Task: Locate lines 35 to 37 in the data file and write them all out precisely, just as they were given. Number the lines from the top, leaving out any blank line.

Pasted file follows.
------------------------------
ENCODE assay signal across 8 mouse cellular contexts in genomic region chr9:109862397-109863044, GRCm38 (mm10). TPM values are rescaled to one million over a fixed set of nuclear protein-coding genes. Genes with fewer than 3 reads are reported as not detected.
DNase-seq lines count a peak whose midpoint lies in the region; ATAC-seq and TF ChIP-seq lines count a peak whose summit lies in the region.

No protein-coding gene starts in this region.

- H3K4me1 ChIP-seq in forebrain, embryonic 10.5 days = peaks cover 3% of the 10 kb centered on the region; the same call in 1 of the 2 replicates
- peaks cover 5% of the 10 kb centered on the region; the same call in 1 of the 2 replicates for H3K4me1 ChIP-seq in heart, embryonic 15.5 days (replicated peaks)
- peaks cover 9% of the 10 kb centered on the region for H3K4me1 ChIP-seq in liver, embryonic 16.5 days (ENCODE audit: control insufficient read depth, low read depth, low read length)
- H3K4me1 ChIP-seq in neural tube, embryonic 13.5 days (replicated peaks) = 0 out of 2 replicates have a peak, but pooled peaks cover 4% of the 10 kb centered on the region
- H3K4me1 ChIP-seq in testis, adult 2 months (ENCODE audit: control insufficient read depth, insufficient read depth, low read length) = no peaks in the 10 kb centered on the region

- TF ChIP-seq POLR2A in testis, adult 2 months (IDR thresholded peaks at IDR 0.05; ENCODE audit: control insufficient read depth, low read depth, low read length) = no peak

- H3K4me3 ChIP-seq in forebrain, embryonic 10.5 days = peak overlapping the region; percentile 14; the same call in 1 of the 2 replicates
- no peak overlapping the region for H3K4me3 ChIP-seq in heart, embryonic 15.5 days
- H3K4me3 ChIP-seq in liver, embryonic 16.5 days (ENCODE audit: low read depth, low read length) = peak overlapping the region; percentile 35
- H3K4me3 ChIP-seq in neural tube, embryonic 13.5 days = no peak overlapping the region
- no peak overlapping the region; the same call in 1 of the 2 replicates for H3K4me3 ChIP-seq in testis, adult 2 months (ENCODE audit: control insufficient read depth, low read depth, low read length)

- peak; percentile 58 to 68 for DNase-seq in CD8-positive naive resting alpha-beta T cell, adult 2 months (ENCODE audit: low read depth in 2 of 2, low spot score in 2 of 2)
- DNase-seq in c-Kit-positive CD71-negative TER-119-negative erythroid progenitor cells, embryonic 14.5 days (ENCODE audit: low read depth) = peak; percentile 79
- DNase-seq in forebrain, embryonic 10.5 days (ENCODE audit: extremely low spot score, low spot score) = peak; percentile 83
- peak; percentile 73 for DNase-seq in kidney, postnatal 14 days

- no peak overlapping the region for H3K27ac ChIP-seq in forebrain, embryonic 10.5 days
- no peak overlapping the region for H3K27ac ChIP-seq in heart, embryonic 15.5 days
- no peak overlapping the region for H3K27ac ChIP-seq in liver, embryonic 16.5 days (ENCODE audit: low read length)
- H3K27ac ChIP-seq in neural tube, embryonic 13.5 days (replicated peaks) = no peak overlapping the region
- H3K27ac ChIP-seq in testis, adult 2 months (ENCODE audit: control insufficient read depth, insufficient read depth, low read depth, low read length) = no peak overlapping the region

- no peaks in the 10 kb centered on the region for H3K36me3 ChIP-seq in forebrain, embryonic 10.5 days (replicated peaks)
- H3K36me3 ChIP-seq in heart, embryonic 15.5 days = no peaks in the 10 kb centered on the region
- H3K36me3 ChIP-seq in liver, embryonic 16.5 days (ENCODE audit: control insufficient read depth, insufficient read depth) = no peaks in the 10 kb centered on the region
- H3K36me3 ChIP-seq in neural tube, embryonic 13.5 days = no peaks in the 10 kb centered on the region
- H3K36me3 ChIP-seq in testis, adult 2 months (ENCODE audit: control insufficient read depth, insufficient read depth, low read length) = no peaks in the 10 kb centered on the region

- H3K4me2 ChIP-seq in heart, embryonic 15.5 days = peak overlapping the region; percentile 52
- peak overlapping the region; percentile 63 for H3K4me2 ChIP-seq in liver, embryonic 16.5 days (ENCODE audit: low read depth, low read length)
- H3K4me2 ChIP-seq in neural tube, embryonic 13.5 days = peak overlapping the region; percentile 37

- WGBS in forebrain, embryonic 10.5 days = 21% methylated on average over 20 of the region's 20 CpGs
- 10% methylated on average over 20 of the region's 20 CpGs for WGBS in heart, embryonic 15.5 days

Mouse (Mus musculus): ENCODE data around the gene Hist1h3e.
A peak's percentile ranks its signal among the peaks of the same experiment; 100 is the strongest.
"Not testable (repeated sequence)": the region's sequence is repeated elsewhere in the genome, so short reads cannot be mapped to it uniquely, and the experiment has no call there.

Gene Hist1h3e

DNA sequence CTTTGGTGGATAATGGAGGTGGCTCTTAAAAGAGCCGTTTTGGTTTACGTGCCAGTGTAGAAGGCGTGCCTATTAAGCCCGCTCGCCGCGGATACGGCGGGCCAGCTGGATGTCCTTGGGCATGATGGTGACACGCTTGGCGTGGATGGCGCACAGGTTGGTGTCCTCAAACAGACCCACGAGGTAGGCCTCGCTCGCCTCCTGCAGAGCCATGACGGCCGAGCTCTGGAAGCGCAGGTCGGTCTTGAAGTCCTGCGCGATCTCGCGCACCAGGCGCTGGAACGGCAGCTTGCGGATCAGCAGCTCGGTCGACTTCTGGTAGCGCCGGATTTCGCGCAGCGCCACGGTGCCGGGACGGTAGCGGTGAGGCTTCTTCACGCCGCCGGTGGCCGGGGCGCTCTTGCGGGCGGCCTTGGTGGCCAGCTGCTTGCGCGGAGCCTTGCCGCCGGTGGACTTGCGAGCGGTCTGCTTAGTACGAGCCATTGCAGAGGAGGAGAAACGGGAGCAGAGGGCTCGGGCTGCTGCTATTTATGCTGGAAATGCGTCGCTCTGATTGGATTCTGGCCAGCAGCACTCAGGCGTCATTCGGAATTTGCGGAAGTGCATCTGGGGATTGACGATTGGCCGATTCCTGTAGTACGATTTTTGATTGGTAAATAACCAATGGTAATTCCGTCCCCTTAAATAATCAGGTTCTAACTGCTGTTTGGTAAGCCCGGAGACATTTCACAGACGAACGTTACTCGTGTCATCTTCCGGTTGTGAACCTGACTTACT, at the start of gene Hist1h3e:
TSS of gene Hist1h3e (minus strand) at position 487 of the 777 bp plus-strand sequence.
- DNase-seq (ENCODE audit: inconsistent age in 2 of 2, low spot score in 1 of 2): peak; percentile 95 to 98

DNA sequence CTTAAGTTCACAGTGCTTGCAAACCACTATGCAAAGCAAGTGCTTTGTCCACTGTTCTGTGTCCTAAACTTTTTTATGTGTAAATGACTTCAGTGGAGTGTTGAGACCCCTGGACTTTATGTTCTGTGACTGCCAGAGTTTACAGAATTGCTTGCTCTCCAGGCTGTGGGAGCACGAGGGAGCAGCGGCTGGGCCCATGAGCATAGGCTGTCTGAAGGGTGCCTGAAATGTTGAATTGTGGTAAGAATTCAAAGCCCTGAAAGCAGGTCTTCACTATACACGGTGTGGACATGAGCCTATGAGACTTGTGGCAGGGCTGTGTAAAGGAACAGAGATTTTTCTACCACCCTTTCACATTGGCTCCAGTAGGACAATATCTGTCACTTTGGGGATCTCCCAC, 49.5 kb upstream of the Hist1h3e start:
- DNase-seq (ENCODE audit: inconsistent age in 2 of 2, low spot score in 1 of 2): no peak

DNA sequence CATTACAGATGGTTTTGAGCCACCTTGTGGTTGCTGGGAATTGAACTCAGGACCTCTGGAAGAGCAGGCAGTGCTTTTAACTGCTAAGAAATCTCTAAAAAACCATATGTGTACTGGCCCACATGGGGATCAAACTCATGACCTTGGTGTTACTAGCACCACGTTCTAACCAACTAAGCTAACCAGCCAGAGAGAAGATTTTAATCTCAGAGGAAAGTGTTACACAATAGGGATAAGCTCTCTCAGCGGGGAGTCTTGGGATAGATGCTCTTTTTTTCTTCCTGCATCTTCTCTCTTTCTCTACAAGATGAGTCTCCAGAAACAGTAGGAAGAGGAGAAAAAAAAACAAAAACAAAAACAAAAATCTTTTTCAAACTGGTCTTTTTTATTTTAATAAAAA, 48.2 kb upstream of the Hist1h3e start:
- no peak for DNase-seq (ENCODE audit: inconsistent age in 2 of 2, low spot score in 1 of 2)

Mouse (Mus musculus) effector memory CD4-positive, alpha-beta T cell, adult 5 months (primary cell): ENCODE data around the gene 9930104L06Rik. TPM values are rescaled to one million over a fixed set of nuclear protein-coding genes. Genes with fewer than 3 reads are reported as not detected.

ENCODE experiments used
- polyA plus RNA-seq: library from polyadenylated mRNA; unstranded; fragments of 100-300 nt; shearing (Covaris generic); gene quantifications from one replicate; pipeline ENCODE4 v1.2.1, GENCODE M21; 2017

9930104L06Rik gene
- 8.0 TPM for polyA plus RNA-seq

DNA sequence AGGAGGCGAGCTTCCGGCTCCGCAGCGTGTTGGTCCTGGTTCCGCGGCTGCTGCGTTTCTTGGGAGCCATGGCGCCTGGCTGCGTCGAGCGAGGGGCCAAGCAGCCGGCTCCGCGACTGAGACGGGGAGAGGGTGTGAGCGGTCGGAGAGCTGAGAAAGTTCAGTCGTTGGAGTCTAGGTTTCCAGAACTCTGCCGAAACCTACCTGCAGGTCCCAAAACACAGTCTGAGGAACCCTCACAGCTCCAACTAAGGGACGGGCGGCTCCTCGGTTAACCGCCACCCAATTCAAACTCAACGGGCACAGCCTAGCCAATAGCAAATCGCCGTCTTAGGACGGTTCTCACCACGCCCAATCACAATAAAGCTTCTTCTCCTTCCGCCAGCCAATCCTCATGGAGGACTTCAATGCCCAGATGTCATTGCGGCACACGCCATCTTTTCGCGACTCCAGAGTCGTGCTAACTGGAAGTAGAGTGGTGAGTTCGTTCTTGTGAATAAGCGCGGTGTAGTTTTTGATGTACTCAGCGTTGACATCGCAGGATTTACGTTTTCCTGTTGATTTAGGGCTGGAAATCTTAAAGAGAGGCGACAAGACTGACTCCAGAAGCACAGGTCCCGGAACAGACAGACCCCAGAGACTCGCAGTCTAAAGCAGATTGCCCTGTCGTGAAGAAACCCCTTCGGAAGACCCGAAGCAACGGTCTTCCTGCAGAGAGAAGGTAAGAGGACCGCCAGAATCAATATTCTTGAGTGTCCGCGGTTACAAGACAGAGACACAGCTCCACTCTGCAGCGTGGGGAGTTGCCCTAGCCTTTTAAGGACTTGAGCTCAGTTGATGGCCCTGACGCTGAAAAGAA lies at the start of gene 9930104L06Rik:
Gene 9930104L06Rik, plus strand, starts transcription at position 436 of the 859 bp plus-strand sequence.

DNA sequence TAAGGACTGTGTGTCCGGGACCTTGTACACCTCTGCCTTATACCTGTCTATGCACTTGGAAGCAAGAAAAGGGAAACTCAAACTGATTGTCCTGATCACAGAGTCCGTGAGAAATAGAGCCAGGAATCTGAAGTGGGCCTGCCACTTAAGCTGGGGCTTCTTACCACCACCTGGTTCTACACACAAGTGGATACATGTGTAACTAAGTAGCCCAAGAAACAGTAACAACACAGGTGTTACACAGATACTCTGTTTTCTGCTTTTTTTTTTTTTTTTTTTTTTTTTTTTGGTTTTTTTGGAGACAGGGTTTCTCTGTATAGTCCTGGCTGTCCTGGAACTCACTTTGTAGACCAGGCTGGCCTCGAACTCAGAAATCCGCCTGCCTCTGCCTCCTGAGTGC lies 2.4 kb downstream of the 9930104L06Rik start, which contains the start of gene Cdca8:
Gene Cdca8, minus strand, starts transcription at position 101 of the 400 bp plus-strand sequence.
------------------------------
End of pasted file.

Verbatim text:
A peak's percentile ranks its signal among the peaks of the same experiment; 100 is the strongest.
"Not testable (repeated sequence)": the region's sequence is repeated elsewhere in the genome, so short reads cannot be mapped to it uniquely, and the experiment has no call there.

Gene Hist1h3e